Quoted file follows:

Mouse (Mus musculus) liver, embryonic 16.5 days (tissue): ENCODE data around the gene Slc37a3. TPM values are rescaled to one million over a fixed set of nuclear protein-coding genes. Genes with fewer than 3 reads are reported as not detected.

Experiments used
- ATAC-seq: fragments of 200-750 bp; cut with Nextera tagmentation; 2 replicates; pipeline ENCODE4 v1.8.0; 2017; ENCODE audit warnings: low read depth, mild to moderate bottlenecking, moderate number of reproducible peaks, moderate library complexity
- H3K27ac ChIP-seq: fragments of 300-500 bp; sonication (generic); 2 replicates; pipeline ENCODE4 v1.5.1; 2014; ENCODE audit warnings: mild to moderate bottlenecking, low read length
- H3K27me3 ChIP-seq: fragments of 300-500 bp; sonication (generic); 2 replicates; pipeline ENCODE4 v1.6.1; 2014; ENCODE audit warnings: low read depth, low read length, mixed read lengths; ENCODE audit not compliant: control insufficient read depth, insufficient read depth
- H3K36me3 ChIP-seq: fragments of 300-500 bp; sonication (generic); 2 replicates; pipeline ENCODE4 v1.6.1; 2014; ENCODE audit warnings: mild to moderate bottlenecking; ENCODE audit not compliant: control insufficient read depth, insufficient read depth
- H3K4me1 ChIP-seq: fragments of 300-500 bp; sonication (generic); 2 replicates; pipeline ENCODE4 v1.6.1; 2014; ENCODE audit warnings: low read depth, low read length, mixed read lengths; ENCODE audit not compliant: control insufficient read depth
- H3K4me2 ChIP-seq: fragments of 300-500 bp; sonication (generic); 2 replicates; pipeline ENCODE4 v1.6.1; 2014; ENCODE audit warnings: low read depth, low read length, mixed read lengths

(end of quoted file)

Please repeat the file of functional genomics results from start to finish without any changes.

Mouse (Mus musculus) liver, embryonic 16.5 days (tissue): ENCODE data around the gene Slc37a3. TPM values are rescaled to one million over a fixed set of nuclear protein-coding genes. Genes with fewer than 3 reads are reported as not detected.

Experiments used
- ATAC-seq: fragments of 200-750 bp; cut with Nextera tagmentation; 2 replicates; pipeline ENCODE4 v1.8.0; 2017; ENCODE audit warnings: low read depth, mild to moderate bottlenecking, moderate number of reproducible peaks, moderate library complexity
- H3K27ac ChIP-seq: fragments of 300-500 bp; sonication (generic); 2 replicates; pipeline ENCODE4 v1.5.1; 2014; ENCODE audit warnings: mild to moderate bottlenecking, low read length
- H3K27me3 ChIP-seq: fragments of 300-500 bp; sonication (generic); 2 replicates; pipeline ENCODE4 v1.6.1; 2014; ENCODE audit warnings: low read depth, low read length, mixed read lengths; ENCODE audit not compliant: control insufficient read depth, insufficient read depth
- H3K36me3 ChIP-seq: fragments of 300-500 bp; sonication (generic); 2 replicates; pipeline ENCODE4 v1.6.1; 2014; ENCODE audit warnings: mild to moderate bottlenecking; ENCODE audit not compliant: control insufficient read depth, insufficient read depth
- H3K4me1 ChIP-seq: fragments of 300-500 bp; sonication (generic); 2 replicates; pipeline ENCODE4 v1.6.1; 2014; ENCODE audit warnings: low read depth, low read length, mixed read lengths; ENCODE audit not compliant: control insufficient read depth
- H3K4me2 ChIP-seq: fragments of 300-500 bp; sonication (generic); 2 replicates; pipeline ENCODE4 v1.6.1; 2014; ENCODE audit warnings: low read depth, low read length, mixed read lengths